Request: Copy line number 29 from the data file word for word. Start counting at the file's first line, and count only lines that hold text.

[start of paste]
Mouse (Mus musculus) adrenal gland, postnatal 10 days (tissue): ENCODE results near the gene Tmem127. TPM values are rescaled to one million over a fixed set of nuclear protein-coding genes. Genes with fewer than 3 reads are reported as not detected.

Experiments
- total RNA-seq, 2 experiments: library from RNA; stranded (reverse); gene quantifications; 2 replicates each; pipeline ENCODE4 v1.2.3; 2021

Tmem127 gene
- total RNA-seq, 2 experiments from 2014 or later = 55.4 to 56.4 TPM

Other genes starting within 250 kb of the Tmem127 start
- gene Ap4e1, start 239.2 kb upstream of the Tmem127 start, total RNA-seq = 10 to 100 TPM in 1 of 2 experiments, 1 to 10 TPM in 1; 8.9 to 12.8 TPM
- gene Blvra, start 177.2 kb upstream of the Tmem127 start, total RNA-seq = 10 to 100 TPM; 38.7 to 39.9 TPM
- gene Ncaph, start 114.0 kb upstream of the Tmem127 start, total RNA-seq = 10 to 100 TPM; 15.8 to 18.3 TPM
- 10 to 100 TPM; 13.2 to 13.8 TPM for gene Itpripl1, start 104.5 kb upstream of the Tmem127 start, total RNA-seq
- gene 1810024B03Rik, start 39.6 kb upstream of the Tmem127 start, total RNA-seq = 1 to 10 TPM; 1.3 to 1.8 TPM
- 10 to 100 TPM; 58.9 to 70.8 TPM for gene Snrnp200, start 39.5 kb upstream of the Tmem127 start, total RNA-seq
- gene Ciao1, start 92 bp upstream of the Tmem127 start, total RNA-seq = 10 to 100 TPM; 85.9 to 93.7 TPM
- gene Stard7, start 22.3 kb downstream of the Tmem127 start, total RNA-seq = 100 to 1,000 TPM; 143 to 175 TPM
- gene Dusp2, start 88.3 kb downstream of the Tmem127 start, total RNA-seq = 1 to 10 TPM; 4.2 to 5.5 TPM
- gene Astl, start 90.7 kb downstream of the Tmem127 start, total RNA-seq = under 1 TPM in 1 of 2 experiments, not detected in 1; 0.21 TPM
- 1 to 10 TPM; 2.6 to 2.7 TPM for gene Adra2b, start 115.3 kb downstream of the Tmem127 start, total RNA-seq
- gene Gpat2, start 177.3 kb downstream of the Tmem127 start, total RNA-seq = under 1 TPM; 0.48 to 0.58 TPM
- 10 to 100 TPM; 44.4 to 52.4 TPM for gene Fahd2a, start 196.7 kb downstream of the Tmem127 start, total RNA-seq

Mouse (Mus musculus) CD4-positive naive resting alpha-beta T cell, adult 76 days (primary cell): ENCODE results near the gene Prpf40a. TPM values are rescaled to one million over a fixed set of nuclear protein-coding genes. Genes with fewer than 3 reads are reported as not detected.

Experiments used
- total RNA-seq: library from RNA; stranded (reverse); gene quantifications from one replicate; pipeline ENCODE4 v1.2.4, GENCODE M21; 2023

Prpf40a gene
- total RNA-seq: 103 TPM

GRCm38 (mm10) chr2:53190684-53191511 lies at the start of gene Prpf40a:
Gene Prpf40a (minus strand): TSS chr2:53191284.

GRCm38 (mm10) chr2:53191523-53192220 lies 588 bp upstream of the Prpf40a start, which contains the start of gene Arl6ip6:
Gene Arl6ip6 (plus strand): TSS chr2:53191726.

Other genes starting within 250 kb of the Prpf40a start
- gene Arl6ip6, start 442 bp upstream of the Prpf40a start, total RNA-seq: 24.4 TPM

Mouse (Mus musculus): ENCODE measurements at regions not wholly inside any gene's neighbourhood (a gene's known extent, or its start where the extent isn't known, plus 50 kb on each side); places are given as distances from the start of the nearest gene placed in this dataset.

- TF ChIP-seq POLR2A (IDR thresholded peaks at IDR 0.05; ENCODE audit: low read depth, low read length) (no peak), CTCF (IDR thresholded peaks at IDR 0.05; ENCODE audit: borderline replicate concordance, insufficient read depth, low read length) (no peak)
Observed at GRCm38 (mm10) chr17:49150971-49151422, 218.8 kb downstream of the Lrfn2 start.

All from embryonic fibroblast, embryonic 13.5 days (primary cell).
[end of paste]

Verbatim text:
Other genes starting within 250 kb of the Prpf40a start